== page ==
19. Before replacing the plastic cover on the top of the engine, start the car and check THOROUGHLY for any fuel leaks or bad connections at the fuel rail or electrical rail. NOTE: When you first start the car, it will start with some difficulty and will sputter a little when it does start. THIS IS NORMAL. When you took apart the fuel rail assembly, a little gas was sure to spill out and leave a bit of an air pocket in the fuel system. Once the system re-pressurizes with fuel, and assuming you have no leaks, your car will run smoothly after a few seconds.

    20. Turn off the car.

    21. If you see no fuel leaks, and more importantly, if you do not smell gas, replace the plastic cover on the top of the engine with the 10mm bolts, and pop the bolt covers back into place.

    22. Put away your tools, close the hood, and go for a drive. When you get back home, check under the hood again for any fuel leaks and for any fuel odor which might indicate a leak.

    I hope this helps anyone with an E36 M3 wanting to replace their fuel injectors themselves. Again, tell me if something in these instructions is wrong or missing.

    Happy Modding!
    ScorLibran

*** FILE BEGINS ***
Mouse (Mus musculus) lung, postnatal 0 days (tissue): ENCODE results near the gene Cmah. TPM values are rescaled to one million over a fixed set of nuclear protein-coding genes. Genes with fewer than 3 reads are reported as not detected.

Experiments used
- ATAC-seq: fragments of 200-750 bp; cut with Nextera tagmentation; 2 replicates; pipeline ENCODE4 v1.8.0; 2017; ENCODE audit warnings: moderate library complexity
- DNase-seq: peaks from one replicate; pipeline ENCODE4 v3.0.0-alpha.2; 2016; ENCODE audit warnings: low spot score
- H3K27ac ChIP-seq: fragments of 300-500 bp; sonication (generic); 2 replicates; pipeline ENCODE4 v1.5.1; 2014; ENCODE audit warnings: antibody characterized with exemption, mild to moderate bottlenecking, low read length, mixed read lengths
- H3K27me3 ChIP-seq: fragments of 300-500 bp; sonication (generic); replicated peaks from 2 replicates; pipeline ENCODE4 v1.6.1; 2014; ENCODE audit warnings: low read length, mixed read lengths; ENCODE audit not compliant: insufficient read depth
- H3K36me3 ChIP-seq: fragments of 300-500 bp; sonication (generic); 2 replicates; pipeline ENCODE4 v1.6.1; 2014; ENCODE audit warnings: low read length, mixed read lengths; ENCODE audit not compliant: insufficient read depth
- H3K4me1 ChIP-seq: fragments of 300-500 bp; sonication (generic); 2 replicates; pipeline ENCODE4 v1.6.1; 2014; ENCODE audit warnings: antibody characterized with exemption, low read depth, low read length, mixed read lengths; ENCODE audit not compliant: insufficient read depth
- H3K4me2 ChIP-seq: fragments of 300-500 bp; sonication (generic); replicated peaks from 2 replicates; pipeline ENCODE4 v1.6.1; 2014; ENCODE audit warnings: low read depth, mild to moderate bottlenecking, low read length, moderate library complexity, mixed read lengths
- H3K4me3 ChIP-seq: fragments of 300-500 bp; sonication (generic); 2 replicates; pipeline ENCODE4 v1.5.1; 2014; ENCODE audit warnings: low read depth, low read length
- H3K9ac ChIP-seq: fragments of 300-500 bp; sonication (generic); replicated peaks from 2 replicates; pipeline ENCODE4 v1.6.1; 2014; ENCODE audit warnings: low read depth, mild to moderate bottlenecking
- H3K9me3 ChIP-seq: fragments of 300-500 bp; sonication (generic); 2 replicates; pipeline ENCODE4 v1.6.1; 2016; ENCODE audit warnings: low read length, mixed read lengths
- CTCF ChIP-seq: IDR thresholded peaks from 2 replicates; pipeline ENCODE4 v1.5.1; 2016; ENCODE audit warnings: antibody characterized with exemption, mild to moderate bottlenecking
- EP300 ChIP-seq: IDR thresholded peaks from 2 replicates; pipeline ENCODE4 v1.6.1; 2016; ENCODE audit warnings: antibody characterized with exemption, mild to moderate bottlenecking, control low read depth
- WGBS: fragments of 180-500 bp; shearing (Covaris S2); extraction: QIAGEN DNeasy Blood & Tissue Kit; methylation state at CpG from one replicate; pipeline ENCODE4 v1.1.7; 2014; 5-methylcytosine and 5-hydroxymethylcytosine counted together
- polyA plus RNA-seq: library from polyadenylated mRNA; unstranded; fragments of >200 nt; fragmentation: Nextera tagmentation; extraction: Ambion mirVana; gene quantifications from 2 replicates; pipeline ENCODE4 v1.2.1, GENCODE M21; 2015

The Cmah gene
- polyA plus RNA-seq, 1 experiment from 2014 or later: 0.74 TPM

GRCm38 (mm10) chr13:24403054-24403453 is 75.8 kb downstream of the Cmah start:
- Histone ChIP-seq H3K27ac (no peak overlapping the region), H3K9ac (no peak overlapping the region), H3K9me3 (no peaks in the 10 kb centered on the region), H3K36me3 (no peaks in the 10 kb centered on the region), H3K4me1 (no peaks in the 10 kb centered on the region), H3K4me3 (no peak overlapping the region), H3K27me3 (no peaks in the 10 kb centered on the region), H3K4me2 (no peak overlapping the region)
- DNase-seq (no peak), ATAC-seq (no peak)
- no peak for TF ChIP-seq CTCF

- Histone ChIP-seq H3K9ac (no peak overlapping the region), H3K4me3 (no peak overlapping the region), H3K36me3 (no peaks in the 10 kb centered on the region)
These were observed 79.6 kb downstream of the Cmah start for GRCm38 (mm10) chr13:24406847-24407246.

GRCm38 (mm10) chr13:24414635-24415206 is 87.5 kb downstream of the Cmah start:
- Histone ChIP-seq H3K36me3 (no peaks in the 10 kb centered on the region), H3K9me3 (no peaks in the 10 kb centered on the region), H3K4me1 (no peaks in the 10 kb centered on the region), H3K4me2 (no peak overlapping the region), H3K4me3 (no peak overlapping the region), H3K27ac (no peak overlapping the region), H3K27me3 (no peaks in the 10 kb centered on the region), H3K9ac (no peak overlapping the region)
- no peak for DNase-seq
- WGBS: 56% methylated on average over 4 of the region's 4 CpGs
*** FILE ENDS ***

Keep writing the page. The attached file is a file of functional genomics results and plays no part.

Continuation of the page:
2. #2
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    those brass clips are a Biatch aren't they?


  3. #3
    Scott Snider
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    Thanks...valuable stuff to know!


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    One missing step...

    On the fuel rail is what looks like a tire valve. As stated in the Bentley manual this is used to clear the fuel rail of fuel, attach a high pressure inflator and clear fuel before removing injectors. This will push the fuel back in to the gas tank. I did this last week and it make for less mess when removing the injectors.

    Mark

  5. #5
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    E36 shortcut

    Hi great article- I did what you said and I think I found a couple time savers- put a shop towel under the injectors once you pop them out. Helps sop up fuel when you i clip them from the rail and if you drop the clip. You don't have to purge the fuel or whatever just do what you said and a few drops will land on the shop towel.the biggest time saver I found was not to take off the brass clip all the way- just pry one side and gently pull till its out- then do the other- the brass clip should be the last thing to take off before the injector come out. I did one at a time finding it easy actually except for the far back one grr!!!
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    E36 short cut

    What I meant to say was do not remove the brass clip at any time- just pry one side then the other- when you put the injector back in it just clicks past the brass clip!!!